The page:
How many ways are there to pronounce the letter t?
If you learn words one at a time, the pronunciation is easy – but can be very different from natural speed English.
Let’s look at this sentence:
It takes more than twenty minutes to get across London by train.
Depending on the speaker’s accent there are at least three ways of pronouncing the letter /t/.
- For many people, Londoners and Americans for example, the second /t/ of twenty disappears.
- The /t/ in train becomes more like a /ʧ/ as in church.
- Before a vowel, the /t/ at the end of a word can sound more like a /d/ (…to get across…)
- Also, when a word ends in /t/ and the next one starts with /t/ the two sounds join together to make a new one. (This is called twinning, or gemination.) It’s like there is a short pause as you are saying the sound.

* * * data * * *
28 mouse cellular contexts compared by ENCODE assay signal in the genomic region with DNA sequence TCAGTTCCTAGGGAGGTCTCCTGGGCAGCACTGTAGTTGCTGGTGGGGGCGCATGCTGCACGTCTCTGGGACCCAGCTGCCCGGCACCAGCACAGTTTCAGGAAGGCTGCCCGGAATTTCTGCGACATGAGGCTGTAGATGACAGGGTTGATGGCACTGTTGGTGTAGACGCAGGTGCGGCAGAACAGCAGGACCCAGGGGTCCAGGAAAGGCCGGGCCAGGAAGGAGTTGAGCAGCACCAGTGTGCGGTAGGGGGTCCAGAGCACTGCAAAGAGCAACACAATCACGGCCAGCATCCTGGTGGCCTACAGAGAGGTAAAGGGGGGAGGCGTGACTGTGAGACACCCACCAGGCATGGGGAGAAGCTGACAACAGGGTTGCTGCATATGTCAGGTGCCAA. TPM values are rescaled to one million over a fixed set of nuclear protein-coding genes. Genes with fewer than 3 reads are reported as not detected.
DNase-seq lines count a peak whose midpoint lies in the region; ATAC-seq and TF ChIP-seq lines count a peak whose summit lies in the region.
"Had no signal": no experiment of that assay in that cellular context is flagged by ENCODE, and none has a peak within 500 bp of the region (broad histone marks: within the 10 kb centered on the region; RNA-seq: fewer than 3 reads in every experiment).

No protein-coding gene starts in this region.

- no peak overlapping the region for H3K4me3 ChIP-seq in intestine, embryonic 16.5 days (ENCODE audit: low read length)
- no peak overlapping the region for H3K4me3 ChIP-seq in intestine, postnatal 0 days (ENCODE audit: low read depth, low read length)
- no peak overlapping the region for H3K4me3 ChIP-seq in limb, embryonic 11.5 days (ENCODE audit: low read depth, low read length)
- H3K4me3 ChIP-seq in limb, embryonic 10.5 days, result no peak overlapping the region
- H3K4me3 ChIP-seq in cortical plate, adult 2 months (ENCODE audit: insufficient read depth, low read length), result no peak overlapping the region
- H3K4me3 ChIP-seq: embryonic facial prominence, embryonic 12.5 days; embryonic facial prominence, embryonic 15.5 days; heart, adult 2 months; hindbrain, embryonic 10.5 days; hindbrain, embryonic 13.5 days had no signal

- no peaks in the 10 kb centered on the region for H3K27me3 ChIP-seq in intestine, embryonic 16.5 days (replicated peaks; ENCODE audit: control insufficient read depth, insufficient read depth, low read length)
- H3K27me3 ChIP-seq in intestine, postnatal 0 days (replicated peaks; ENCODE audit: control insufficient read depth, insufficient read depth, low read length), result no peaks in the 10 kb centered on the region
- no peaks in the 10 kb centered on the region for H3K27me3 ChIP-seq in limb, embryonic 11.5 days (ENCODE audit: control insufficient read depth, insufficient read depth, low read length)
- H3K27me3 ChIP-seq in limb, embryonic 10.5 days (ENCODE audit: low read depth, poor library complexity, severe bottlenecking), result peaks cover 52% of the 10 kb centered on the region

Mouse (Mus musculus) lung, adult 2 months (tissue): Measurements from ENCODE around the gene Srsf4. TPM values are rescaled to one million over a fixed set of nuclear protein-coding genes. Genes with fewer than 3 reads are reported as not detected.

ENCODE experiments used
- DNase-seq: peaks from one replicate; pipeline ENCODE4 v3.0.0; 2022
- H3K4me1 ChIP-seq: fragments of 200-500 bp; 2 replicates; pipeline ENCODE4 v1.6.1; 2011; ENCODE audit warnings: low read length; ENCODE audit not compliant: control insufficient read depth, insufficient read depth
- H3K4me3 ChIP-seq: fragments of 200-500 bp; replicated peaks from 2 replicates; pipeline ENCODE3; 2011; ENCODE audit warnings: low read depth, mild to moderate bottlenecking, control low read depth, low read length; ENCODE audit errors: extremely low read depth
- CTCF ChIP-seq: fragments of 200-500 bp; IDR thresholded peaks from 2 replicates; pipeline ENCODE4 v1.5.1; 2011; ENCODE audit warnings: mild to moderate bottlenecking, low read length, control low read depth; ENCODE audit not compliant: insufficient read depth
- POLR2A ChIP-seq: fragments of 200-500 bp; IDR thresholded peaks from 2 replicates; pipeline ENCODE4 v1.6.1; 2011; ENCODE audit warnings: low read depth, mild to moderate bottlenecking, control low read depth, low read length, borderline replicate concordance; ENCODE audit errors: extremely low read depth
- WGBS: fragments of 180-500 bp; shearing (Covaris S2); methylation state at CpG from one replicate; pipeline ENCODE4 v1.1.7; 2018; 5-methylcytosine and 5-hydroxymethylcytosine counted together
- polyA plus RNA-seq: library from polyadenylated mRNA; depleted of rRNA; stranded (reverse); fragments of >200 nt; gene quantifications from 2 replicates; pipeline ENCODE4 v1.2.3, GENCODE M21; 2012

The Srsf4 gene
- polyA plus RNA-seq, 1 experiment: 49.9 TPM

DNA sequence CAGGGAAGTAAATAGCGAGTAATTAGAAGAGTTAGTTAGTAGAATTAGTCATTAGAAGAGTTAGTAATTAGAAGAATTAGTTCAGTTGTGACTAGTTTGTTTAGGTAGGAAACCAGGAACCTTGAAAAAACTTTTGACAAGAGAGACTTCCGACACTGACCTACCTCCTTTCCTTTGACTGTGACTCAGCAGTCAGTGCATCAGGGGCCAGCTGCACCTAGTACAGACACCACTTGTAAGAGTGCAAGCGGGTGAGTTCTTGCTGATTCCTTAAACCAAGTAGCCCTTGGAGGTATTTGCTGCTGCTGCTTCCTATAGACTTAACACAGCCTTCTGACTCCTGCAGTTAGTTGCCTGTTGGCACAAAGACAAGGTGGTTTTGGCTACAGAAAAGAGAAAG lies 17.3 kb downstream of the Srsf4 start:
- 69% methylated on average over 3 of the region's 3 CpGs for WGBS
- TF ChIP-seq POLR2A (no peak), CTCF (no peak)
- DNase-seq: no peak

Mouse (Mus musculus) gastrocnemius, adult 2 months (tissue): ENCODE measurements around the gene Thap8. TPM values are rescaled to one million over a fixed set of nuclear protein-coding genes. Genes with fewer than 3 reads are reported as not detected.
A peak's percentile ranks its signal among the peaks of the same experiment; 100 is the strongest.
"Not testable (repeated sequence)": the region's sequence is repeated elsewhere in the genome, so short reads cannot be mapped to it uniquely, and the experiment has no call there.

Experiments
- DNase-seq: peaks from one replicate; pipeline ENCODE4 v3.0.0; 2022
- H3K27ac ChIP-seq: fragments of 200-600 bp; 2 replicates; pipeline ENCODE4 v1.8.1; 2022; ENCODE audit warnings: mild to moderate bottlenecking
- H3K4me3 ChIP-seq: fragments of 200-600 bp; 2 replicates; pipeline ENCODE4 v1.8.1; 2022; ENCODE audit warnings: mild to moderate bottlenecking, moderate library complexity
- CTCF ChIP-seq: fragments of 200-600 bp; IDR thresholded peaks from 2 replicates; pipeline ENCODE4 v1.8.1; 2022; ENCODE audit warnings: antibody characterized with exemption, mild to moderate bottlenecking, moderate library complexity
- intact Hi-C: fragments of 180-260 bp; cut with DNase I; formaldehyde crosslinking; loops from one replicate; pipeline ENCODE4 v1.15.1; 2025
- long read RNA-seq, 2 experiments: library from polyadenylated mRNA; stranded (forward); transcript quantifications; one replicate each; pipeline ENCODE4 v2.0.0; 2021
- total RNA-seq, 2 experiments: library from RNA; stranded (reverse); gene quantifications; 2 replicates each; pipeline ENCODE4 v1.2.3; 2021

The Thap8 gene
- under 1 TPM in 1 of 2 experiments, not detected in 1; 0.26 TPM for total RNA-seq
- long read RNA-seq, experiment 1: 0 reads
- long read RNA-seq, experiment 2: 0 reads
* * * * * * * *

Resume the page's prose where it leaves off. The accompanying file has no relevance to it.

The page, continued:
It takes an hour
I’ve got two brothers
Is this the hot tap?
The same principle is true for other consonants:
Listen carefully for these sounds as you hear native speakers talking English, and try to copy what you hear.